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Iridescent Shark

steelhealr

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Common name(s): Iridescent Shark, Sutchi catfish, Pangasius cat

Scientific name: Pangasius hypophthalmus, previously Pangasius sutchi

Family: Pangasiidae

Origin: Southeast Asia; Mekong River area

Maximum size: Too large for home aquaria; over 4 feet long and almost 100lbs

Care: This catfish is not suitable for home aquaria. I'm placing this post here to help warn others about purchasing this fish. It's a shame that this specimen is sold quite commonly in fish stores. The usual victim is a newcomer to the fishkeeping world. After all, who wouldn't be attracted to the 2-3 inch fish that is an active swimmer, is a glittery silver and looks like a shark. Reasons for NOT buying this fish include:
  • they grow to huge sizes, over 4 feet and would require a tank of several hundred gallons (if not more) with a huge filtration system
  • they spook easily; when scared they take off like a rocket and can injure themselves and others in the tank
  • they will gulp air at the top of the tank; if scared they will literally launch themselves out of the tank. They are STRONG!
  • Although active swimmers during the day at the lfs, they become nocturnal
  • As these fish get larger, they are going to devour everything in your tank and will do it WHILE YOU ARE SLEEPING (they become nocturnal)
If you picked one up before knowing the above, care is relatively easy. Be aware that this fish will sometimes 'play dead' when scared. This can happen after adding and acclimating it to your tank. They prefer to be in groups, but, then again, buying more of a fish that you can't keep makes no sense. Avoid sharp objects in the tank and avoid scaring the fish: don't tap on the glass, flash or turn lights on suddenly or make sudden movements in front of the tank. They are hardy and tolerate a wide range of water conditions. They are very prone to ich and when injured in your tank, the injuries can become secondarily infected and require treatment with antibiotics. One of my sharks had a large gash on it's side which has since healed and left a scar. Try and find a home for this fish before it becomes large enough to consume your tank inhabitants.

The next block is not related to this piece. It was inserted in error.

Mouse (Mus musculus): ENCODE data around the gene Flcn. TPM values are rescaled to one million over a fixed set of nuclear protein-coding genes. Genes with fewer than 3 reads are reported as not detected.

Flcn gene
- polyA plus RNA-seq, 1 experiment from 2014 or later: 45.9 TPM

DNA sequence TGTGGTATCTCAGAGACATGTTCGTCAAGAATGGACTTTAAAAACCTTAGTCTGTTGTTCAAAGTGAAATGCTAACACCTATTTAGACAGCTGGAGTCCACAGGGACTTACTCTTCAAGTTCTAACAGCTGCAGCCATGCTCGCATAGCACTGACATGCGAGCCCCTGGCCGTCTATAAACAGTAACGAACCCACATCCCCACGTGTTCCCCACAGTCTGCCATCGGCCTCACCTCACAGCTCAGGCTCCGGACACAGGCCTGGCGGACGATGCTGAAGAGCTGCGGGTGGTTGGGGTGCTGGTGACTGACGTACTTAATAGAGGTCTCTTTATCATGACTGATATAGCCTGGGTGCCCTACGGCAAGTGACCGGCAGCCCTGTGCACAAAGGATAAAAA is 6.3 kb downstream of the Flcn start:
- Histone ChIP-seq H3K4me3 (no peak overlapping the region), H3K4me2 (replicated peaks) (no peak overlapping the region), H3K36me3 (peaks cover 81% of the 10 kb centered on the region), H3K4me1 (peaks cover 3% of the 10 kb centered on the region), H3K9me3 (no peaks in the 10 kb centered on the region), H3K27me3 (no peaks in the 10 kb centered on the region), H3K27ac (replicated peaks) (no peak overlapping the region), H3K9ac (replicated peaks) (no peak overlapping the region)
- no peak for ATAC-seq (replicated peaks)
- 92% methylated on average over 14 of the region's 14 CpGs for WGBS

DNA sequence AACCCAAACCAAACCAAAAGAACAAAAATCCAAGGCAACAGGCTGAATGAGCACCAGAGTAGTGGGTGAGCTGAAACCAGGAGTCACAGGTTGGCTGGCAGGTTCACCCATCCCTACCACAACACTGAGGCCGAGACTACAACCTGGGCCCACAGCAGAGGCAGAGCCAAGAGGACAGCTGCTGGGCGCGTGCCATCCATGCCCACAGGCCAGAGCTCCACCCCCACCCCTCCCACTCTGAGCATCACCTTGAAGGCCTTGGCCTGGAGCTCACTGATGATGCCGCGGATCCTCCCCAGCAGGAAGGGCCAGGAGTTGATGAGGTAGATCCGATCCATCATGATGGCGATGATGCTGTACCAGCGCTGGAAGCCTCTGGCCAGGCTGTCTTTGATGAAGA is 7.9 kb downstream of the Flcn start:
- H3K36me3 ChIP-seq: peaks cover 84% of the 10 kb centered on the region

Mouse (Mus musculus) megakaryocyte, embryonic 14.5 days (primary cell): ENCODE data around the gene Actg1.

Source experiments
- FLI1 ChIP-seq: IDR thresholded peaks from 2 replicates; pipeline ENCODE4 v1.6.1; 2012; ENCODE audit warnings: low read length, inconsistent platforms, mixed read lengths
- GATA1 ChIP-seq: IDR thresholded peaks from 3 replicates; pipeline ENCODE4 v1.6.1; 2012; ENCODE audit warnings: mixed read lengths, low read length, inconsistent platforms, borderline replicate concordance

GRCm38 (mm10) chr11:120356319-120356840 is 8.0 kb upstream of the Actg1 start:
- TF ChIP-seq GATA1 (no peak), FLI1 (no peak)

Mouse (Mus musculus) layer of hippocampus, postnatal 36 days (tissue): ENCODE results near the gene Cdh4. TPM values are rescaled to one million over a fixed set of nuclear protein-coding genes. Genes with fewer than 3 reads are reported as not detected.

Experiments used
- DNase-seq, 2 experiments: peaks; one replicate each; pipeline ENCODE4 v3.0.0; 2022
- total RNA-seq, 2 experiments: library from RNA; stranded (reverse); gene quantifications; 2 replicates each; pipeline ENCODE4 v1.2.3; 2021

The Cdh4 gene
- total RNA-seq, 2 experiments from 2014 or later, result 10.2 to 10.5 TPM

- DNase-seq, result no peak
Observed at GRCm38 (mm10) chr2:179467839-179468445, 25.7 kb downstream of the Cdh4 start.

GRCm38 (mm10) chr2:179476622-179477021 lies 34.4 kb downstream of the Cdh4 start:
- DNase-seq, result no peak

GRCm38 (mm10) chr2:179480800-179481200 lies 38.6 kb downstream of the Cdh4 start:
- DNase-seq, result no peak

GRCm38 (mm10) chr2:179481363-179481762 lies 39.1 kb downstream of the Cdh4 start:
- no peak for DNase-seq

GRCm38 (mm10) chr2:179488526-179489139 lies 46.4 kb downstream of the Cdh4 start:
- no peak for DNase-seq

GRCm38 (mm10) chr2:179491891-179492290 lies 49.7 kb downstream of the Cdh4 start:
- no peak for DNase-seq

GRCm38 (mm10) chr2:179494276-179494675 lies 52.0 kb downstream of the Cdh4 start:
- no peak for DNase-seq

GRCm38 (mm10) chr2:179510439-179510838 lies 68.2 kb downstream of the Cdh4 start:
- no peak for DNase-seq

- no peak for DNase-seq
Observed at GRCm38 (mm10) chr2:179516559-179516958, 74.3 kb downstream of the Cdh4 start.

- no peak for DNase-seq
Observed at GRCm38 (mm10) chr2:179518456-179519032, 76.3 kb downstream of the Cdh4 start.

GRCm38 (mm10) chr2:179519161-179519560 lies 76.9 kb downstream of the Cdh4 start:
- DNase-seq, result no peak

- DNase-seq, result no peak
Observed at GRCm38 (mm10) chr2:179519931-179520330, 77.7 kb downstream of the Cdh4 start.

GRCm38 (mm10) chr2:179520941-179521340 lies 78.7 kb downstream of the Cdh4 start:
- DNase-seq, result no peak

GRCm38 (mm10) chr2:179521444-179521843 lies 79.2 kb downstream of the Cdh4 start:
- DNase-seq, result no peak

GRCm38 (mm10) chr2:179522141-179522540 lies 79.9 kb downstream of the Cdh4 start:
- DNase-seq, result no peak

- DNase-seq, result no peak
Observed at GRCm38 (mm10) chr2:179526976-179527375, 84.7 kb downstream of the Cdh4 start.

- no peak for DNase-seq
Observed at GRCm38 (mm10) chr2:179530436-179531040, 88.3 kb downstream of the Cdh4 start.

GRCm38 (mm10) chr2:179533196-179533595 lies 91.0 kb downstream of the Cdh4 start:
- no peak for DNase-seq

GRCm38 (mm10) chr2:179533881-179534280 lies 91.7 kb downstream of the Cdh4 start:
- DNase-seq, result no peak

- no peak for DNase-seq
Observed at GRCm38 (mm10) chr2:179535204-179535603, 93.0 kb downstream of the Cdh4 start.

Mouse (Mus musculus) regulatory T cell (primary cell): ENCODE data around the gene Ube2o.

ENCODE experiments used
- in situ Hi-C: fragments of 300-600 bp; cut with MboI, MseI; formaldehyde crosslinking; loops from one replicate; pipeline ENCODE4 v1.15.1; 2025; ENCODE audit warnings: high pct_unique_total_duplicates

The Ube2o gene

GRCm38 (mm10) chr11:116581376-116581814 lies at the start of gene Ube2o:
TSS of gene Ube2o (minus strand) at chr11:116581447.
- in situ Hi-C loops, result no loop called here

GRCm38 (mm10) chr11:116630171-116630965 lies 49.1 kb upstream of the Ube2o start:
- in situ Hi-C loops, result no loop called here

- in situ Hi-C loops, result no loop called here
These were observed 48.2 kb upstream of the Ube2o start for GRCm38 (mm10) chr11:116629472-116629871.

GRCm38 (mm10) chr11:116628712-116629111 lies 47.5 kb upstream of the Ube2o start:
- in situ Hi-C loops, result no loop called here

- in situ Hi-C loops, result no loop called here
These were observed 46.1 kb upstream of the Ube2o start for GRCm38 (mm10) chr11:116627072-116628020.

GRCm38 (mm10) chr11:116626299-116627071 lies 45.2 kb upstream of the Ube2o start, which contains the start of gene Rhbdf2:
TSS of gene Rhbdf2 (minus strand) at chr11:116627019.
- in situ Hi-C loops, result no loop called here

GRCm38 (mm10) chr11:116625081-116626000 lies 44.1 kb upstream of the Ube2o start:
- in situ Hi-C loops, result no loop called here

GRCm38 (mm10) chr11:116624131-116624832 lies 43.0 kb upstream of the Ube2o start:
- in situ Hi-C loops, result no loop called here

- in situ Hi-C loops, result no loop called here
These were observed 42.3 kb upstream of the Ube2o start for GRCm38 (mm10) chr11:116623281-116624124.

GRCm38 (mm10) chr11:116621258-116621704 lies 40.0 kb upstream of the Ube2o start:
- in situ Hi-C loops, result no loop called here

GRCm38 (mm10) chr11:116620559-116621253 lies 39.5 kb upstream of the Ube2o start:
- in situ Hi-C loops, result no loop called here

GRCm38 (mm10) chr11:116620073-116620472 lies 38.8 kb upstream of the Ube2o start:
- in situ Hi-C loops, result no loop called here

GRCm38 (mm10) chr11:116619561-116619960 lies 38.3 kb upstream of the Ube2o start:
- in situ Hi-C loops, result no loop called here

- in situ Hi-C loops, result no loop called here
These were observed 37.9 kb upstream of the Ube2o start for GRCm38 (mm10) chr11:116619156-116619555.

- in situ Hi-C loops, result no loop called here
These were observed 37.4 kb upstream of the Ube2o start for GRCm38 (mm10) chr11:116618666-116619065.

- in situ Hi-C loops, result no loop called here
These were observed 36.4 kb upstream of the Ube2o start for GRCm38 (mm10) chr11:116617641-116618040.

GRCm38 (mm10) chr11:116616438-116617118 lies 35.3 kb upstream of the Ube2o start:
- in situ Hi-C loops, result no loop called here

Feeding: They eat anything and eventually they will eat your fish. They eat spirulina pellets, shelled peas and sinking pellets while small. Right now one of my irridescents is about 6" long and easily takes a whole pellet into his mouth at once. The more you feed them the larger they will become and they DO grow quickly.

Sexing and breeding: These catfish are egglayers and are manipulated with hormones for the aquarium trade and for food. Males have darker stripes and are more slender. They have never been known to breed in the home aquarium, probably because they have never reached their full size.

Comment: This post was placed mostly for cautionary reasons. This fish is NOT meant to be kept in the regular home aquarium.

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